The first thing I noticed when watching this match was that Steen's crippling knee injury that had him limping around and would keep giving out on him during matches is now magically fine. I suppose you can say that it was all a ruse on Steen's part and he was faking how bad the injury was, but somehow I don't think they thought it out so deeply. Tornado, sometimes to his detriment, is a top notch bump machine, and indeed he spent most of this match bouncing around like a pinball for Steen. Tornado got some hope spots in, but for the most part this was just Steen dominating Tornado before putting him away with the Package Piledriver. Cabana came out after the match, again looking for an explanation from Steen for his actions, and Steen kept trying to walk away from him but Cabana wouldn't let him leave, so finally Steen slid out of the ring and left through the crowd because he felt like he had nothing to say to Cabana. Okay, then. Interestingly, I gather that this was going to be the beginning of a semi-regular gig in ROH for Human Tornado, but he abruptly announced his retirement after this show and his future bookings in ROH were cancelled.
This brings us to the first of two main events for the evening, as Jushin "Thunder" Liger made his return to ROH to face ROH World Champion Austin Aries in a non-title match. The storyline logic for this being non-title was that Liger was not in the Pick Six Rankings, and even though he's obviously a veteran who came in with a lot of clout, he was not in line for a title shot, and I like that ROH was protecting the integrity of their fairly new ranking system instead of dismissing it completely just to add another edge to a match that didn't need it. My thinking going into this match was that it was non-title because Liger was going to go over, perhaps to set up a title rematch down the line, which I think was a reasonable interpretation. I love Aries' prematch promos where he rips on his opponent and the fans in attendance, this guy is such a pure heel because he doesn't try to get cheered, he goes out of his way to get people to hate him, even if the crowd is cheering for him at the beginning. I'm sure deep down he does appreciate the fan support, but he doesn't let it go to his head and tempt him to try and be a cool heel when he's supposed to be the biggest jerk in the company. I loved the finish where Aries hit a low blow and then hit the brainbuster for the win, and I was really surprised when I heard that Aries pinned Liger, but even more surprised when I found out the finish was Liger's idea. I think it's really classy that Liger offered to put Aries over because he could have VERY easily big leagued ROH on this one but he didn't. It also becomes a big bragging point for Aries, who now was justified in not giving Liger a title shot since he couldn't even beat him non-title.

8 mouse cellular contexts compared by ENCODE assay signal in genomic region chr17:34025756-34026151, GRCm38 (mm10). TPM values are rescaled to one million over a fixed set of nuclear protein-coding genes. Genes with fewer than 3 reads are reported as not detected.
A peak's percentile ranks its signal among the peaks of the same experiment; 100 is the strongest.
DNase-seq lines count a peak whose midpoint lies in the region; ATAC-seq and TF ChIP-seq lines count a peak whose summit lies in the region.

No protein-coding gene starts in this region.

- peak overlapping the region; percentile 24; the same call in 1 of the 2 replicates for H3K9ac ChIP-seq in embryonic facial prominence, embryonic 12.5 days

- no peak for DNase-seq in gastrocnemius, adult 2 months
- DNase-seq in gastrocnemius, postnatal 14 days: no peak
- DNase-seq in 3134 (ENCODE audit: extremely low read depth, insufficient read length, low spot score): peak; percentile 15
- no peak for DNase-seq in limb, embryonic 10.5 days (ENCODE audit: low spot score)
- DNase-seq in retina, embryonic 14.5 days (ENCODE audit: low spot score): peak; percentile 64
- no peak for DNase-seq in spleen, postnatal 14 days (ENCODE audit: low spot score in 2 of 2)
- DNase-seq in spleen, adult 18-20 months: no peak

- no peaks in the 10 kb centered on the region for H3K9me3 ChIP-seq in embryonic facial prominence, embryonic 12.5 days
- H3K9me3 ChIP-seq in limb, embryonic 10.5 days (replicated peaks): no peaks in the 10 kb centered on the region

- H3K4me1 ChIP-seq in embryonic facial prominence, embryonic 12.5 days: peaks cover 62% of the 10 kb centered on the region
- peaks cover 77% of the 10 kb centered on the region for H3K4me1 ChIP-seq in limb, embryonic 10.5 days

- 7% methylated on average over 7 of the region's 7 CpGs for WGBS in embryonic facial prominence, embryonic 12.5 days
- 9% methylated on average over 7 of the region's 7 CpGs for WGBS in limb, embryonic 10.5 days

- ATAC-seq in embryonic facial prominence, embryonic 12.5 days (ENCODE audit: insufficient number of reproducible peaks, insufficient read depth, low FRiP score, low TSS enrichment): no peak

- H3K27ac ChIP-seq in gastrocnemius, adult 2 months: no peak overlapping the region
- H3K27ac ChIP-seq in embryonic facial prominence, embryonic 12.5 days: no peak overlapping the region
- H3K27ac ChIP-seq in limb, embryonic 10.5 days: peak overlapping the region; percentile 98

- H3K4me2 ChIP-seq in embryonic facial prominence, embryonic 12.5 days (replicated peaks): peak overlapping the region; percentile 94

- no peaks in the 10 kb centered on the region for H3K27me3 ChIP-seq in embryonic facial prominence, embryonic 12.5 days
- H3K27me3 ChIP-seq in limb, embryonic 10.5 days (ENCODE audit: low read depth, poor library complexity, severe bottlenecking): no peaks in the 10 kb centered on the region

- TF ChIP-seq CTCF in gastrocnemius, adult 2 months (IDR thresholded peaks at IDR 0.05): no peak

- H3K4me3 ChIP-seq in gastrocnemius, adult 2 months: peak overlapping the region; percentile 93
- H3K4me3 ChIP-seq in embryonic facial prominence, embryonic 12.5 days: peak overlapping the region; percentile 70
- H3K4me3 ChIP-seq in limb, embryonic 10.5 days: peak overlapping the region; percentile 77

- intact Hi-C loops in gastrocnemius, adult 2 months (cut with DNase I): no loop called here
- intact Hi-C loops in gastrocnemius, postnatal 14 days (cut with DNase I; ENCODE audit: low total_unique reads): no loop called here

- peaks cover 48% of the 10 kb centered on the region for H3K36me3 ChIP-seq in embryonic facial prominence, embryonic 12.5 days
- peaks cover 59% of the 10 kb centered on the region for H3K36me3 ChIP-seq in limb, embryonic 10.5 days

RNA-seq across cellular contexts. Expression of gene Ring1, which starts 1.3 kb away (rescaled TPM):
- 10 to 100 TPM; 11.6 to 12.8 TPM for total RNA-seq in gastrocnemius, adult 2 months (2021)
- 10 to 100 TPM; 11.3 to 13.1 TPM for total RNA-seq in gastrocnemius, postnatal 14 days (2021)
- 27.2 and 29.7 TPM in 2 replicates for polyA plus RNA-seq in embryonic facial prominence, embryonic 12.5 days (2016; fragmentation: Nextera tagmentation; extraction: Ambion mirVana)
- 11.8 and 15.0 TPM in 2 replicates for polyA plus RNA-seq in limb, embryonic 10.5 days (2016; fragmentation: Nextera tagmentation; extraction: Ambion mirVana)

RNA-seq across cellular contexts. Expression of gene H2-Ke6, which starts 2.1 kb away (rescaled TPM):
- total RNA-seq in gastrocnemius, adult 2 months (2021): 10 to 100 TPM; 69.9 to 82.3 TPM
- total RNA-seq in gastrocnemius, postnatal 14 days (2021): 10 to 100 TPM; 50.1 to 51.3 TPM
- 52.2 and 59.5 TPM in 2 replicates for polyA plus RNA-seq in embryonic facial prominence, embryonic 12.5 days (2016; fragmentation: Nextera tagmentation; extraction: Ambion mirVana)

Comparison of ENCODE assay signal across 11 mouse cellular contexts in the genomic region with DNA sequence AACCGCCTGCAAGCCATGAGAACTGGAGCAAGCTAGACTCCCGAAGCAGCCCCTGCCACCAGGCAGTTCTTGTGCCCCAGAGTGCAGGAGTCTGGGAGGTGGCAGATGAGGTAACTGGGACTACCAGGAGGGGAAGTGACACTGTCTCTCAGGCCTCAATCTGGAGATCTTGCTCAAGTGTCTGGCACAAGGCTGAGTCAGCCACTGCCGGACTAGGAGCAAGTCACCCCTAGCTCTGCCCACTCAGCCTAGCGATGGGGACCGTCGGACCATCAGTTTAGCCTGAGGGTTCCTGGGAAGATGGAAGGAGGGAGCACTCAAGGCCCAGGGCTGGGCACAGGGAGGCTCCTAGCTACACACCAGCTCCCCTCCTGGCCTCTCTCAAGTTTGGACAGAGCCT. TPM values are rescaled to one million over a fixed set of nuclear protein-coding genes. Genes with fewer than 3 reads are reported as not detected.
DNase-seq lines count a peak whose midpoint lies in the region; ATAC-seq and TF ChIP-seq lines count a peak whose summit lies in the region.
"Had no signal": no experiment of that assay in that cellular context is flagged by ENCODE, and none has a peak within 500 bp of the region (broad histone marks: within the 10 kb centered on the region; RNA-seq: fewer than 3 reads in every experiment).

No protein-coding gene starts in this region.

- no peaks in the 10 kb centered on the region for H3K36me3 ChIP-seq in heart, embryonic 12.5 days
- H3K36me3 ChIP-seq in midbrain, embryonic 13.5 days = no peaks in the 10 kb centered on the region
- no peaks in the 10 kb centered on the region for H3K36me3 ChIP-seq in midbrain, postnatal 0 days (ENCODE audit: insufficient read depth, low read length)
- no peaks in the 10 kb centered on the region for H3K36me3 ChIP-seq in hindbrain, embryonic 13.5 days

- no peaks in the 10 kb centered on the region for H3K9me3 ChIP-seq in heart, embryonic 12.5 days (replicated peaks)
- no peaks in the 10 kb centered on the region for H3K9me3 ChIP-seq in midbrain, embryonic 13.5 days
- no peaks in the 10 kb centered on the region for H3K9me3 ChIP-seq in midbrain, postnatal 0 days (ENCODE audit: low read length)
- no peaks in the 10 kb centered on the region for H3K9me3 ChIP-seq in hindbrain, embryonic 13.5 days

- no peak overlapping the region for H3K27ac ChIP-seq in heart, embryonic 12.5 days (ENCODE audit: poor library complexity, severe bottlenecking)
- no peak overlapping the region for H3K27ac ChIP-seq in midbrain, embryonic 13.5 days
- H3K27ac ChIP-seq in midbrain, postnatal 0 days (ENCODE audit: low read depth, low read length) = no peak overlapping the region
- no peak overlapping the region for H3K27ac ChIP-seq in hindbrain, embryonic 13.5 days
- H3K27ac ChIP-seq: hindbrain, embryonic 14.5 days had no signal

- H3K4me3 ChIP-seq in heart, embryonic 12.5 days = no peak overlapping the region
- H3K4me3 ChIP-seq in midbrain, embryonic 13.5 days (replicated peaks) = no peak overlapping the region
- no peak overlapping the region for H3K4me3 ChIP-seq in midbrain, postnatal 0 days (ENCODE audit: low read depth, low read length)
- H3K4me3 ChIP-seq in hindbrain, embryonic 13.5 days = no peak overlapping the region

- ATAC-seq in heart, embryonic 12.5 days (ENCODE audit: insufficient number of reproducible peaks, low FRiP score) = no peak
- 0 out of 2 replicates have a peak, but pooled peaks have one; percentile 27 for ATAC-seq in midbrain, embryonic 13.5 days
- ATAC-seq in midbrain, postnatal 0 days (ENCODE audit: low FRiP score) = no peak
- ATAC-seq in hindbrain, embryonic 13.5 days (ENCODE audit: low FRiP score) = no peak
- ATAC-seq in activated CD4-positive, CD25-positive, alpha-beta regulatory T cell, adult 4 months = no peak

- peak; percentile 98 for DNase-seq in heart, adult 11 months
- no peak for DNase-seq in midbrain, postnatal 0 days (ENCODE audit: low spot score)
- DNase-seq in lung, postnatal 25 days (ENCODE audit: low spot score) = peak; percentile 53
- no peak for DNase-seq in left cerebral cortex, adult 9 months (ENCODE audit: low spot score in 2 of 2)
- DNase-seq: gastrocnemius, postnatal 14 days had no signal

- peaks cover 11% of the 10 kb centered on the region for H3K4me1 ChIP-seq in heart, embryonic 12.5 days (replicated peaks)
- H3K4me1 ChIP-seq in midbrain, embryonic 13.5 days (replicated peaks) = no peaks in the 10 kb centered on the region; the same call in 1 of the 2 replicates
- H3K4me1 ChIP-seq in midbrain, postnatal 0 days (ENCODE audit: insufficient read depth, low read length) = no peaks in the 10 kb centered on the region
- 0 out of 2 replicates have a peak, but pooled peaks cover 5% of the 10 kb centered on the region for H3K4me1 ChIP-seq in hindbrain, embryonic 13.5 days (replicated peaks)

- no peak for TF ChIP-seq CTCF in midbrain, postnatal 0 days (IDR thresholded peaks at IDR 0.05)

All this brings us to the main event, an 8-man tag pitting the Kings Of Wrestling and the American Wolves against the Briscoes and the Young Bucks. This match got a ton of praise from people who were in attendance, and is indicative of how strong ROH's tag team division had become, because not only was this closing a show that included an appearance by Jushin Liger, but it didn't even need to be a title match to make it interesting. Indeed, this was an excellent match that had not one, but two heat segments (one for each Young Buck) and then when the Briscoes tagged in to clean house, all hell broke loose and it turned into a big schmozz, and I don't even mean that in the crappy CHIKARA sense where people come in and flip around and don't sell anything, it was a classic pier six brawl with all eight guys throwing everything they had at the other team to try and come out on top, and in the end it was Eddie Edwards getting the Achilles Lock for the submission win to a huge pop and a huge ovation. Eddie was over like a god in this match, and the whole place was chanting his name after he got the win. You know, as stupid an idea as it was for him to do that ladder match after breaking his arm, you can't deny that he earned so much respect for toughing it out that he's now undeniably made with the ROH audience. I don't know that this is going to be Match Of The Year when the voting goes down in January, but it's definitely an early contender.
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Other than a couple of slightly disappointing (though not bad) matches early on, this show was a lot of fun, and I particularly enjoyed Jerry Lynn vs Kenny King and, of course, the 8 man main event. Thumbs up on this one!